Book Review – Silence

Silence by Shusaku Endo

I first heard about this book from advance articles on the movie release late last year.  I was fascinated that a director like Martin Scorsese could work for so long to bring this book to film, clearly obsessed with the book in his own way.  I got a copy for my wife for Christmas and when she finished, it was my turn.

Given the weighty reviews of the book and its status as a classic of literature, both Japanese and otherwise, I think my expectations were pretty high.  That’s not to say that this isn’t a good book – it is.  Although I don’t think I’ve read any other Japanese literature, Endo embodies what I imagine to be an Eastern literary binary tradition of sparseness and attention to detail.

It was the theological aspect of the book rather than the literary that I found surprisingly frustrating.  The book deals with the theological dark night of the soul of a Portuguese priest who journeys to Japan despite a violent intolerance for Christianity and foreign missionaries in that country at the time.  He risks his life, only to find his faith in tatters.  Or does he?  The book leaves that question more or less unanswered in my opinion.

I found parallels between this book and Elie Wiesel’s Night.  Both show the failure of a protagonist’s faith in the face of overwhelming evil, yet neither book deals with the issue of evil itself (it’s been a while since I read Night, so perhaps Wiesel addresses the topic more than I remember.  Silence never does).  It seems unthinkable that the priest Rodriguez would never bring up the subject of evil within his struggles.  He simply marvels at the silence of God in the face of human suffering and particularly in the face of persecution of God’s people.

Rodriguez sees the suffering of Japanese peasant Christians and wonders why God is silent.  He sees the persecution of Japanese peasant Christians and wonders why God is silent.  He sees the martyrdom of Japanese peasant Christians and wonders why God is silent.  His own suffering he is better equipped to deal with, but he is lost as to why God allows others to suffer for his Name.

But for the Christian, we understand that suffering is part of the life of faith – at least we should expect it will be, even if our particular life is free of active persecution and suffering.  This is not to justify passivity when other Christians suffer, but rather an acknowledgement that such suffering is not an indication of God’s silence, just as our own suffering or persecution or even martyrdom would not be a condemnation of God’s silence.  God is not silent, and Rodriguez cannot bring this to mind in the face of very real and tangible suffering.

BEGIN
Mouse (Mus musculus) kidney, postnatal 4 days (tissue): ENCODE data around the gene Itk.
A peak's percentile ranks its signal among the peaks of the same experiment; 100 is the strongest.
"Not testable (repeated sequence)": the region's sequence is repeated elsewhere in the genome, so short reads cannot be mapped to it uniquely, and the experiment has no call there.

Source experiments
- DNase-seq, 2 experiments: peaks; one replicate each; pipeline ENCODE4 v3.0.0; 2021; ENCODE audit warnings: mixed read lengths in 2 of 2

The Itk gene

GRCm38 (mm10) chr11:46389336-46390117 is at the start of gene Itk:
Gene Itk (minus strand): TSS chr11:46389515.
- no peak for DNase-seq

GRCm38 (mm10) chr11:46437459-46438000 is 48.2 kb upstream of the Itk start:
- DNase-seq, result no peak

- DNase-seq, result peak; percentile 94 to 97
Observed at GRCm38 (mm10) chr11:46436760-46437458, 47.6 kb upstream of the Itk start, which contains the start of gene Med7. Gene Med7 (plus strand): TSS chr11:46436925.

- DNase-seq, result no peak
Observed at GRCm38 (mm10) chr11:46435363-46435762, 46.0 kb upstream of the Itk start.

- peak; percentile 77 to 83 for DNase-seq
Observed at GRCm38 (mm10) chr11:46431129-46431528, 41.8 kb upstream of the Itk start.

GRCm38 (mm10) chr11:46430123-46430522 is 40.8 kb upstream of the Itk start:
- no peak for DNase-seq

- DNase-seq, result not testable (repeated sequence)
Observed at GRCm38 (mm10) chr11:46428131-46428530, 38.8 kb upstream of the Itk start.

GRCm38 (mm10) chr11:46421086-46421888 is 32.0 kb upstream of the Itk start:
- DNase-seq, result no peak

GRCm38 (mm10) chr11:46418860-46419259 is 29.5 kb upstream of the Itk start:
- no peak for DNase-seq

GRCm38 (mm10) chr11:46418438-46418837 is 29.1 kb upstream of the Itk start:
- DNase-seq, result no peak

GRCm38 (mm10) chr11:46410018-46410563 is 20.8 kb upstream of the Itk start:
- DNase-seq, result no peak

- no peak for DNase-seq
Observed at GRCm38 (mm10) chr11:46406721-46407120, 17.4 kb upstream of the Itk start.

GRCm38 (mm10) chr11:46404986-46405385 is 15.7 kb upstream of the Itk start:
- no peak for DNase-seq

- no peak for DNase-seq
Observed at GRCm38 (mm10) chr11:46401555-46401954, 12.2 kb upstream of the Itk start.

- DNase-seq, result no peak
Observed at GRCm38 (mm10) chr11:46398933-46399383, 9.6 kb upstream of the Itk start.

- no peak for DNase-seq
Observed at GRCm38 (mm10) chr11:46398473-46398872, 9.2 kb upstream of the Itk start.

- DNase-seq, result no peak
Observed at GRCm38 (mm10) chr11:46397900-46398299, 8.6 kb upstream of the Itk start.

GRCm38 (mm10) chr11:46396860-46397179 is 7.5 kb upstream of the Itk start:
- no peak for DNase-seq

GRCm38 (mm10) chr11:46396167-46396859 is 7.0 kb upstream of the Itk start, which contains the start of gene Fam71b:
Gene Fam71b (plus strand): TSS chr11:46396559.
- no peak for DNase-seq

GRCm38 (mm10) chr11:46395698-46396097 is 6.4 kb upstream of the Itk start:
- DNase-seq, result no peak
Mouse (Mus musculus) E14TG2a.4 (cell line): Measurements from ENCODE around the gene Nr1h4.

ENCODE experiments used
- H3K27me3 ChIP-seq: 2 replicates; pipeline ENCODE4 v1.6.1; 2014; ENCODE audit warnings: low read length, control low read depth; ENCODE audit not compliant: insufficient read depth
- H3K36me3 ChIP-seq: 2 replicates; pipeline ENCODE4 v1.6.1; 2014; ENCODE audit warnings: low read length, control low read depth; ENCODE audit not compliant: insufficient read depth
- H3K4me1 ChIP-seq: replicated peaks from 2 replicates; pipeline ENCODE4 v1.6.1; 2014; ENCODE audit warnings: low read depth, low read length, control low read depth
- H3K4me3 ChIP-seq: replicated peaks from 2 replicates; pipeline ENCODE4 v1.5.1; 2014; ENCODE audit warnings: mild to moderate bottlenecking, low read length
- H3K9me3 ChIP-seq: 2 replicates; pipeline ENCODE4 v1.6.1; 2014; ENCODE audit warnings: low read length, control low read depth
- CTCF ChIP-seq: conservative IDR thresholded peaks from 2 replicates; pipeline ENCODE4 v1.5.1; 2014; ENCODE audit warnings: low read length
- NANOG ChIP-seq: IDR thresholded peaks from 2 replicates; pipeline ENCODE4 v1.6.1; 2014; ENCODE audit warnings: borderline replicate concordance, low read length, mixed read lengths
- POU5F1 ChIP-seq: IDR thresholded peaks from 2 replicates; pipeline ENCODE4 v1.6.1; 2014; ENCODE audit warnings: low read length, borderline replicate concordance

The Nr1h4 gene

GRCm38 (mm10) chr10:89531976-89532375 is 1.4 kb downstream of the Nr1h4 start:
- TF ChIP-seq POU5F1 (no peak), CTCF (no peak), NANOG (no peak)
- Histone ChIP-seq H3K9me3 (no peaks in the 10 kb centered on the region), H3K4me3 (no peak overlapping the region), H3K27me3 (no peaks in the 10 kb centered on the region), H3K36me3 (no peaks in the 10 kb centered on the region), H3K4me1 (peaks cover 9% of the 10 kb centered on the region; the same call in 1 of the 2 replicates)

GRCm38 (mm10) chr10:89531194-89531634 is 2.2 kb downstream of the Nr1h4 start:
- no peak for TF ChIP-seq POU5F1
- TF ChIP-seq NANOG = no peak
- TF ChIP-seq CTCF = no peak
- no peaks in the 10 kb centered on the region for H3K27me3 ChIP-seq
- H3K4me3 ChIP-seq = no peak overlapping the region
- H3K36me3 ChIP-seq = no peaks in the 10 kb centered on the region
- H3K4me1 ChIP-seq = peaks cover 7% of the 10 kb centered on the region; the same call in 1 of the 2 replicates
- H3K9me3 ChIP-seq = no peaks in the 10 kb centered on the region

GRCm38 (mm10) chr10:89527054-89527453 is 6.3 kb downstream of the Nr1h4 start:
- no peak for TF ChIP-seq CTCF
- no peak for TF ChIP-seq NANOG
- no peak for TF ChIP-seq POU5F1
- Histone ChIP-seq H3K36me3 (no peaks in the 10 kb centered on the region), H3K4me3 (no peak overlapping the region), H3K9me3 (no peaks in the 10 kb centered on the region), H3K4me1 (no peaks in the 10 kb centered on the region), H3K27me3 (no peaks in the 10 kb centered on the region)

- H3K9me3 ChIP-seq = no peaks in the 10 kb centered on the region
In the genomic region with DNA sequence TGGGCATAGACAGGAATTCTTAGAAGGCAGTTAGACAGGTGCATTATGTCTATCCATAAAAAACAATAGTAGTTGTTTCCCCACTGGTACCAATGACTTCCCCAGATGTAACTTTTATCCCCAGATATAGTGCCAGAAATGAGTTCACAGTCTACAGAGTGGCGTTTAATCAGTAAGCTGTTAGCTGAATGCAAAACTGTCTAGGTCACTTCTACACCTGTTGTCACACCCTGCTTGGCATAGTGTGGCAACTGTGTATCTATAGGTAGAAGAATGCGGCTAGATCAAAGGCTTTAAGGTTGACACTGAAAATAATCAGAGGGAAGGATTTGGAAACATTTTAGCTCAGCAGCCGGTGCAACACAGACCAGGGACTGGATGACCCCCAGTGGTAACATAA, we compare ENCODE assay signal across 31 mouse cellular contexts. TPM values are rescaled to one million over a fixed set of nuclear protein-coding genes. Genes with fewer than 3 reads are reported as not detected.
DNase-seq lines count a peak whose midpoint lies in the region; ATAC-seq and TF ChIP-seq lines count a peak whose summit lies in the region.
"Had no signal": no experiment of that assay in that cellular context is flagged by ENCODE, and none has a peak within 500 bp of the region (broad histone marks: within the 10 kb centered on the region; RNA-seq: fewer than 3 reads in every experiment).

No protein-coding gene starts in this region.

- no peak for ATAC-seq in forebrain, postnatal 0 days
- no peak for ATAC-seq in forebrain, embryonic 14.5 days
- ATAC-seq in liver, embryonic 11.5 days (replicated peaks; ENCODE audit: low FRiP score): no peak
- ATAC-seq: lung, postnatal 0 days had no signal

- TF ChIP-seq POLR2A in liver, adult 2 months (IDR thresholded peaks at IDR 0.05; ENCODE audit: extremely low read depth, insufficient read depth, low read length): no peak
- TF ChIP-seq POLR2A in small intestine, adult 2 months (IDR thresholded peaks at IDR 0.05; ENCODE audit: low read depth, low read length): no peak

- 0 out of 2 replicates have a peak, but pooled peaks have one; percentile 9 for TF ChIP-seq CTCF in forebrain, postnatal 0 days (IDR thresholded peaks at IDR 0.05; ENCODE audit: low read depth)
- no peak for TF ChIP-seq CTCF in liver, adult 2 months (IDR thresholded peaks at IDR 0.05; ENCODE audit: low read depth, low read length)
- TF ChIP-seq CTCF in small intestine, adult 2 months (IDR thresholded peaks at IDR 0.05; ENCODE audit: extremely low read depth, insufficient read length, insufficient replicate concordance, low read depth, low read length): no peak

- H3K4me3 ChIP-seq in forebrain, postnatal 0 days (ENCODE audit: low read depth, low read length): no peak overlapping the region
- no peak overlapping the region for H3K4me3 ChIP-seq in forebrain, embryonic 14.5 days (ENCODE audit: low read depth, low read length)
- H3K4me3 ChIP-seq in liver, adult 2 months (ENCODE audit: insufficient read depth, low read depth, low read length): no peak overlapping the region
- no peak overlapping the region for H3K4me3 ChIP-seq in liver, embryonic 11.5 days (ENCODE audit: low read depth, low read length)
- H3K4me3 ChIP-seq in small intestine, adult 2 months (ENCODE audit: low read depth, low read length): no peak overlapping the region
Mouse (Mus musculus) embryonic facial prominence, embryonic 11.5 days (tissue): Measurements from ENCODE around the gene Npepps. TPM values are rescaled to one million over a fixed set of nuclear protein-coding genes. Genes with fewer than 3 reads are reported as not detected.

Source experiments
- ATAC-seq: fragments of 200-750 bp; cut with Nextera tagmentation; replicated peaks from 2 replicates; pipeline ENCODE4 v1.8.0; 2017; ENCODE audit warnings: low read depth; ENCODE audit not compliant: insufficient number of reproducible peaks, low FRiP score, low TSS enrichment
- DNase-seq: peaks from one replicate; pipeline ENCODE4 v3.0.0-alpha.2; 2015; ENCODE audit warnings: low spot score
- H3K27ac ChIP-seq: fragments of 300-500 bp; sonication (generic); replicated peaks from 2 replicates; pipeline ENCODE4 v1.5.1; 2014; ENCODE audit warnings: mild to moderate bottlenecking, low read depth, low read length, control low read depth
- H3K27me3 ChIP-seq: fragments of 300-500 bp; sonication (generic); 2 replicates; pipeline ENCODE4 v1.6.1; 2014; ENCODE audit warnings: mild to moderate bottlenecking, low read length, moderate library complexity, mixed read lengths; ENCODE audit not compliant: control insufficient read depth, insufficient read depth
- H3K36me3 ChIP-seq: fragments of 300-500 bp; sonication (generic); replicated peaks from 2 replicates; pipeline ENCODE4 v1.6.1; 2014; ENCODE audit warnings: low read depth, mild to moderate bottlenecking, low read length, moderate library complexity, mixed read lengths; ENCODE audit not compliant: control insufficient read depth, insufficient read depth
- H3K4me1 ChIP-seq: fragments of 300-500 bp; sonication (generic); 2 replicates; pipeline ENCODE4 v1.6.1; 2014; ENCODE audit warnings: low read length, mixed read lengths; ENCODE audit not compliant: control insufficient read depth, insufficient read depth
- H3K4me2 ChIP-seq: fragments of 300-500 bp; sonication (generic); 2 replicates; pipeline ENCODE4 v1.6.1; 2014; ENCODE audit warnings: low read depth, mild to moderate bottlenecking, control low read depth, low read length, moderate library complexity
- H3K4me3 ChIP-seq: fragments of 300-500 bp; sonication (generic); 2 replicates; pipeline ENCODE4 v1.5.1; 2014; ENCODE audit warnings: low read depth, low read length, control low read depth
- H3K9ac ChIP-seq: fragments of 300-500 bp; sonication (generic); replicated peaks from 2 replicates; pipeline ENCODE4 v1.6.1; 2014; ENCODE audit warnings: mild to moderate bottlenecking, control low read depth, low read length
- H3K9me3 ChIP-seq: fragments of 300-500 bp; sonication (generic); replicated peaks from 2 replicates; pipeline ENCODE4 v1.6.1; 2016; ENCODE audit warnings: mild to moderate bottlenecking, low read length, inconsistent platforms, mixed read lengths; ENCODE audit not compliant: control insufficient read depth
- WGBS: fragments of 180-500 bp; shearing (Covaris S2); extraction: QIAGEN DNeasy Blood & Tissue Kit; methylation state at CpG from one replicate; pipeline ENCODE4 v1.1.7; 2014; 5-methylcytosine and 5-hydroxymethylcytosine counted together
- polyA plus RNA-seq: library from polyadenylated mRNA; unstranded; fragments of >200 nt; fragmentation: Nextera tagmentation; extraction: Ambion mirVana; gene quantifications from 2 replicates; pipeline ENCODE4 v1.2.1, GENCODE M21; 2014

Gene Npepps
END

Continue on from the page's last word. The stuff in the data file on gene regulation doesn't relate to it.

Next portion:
When Rodriguez is faced with the choice between apostasy and the suffering and death of real human beings, he is torn to his core.  The argument is made that if God is a God of mercy, then God would certainly expect Rodriguez to apostatize, that Jesus himself would apostatize were He in a similar situation.  But this is a childish and wholly unfair caricature of God and mercy.  The reality is that despite the very real suffering – or impending suffering – of his closest followers, Jesus did not apostatize but rather submitted himself to death and told them to do likewise.  In other words, the avoidance of temporary suffering or death is ultimately not the goal of Jesus or God for our life.  God does not desire our suffering, but He permits it.   God the Father through God the Son overcomes our suffering and even our temporal death through obedience.

I critique Endo’s presentation of this dilemma fully aware that I have not faced persecution or the possibility of martyrdom for my faith yet.  Nor have I been given the choice between apostatizing publicly in order save others from suffering, or remain true to my faith while others suffer and die.  If I am ever placed in such a situation, I pray I will have the strength to resist the lies and implications of my accusers and tormentors.  It is not I who causes the suffering and death of others, it is rather our persecutors.  It is the old serpent Satan leading others once again to do his will.  Evil is to blame, not me.  And my willingness to abandon my faith to save the lives of others ultimately does a disservice to the very faith we share in common.

I hope I’ll be able to keep all of that in mind.  Perhaps I won’t, in which case I know that there is forgiveness in Christ for my weakness.  But I think that the struggle that Endo seeks to portray will be much more complex and multifaceted.  God is not silent.  Ever.  God is continually speaking, and is his most eloquent in the life and death and resurrection of his Son, Jesus the Christ.  It is the Word made flesh that both explains the persecution of the faithful and promises us victory despite what looks and feels very much like complete and total defeat.  I would hope that a priest would at least deal with this in passing, rather than marveling only at what he considers to be God’s silence in a particular situation.


2 Responses to “Book Review – Silence”

  1. Mea Culpa? | Living Apologetics Says:

    […] recently read Silence, I’ve been wrangling over whether or not to see the movie.   This essay should encourage me […]

  2. Japan’s Hidden Christians | Living Apologetics Says:

    […] highlighting of this aspect of Christian history a few years ago was fanned into flame by both the book, Silence, and the movie. I’ve yet to see the movie, and I suspect it wouldn’t add much […]

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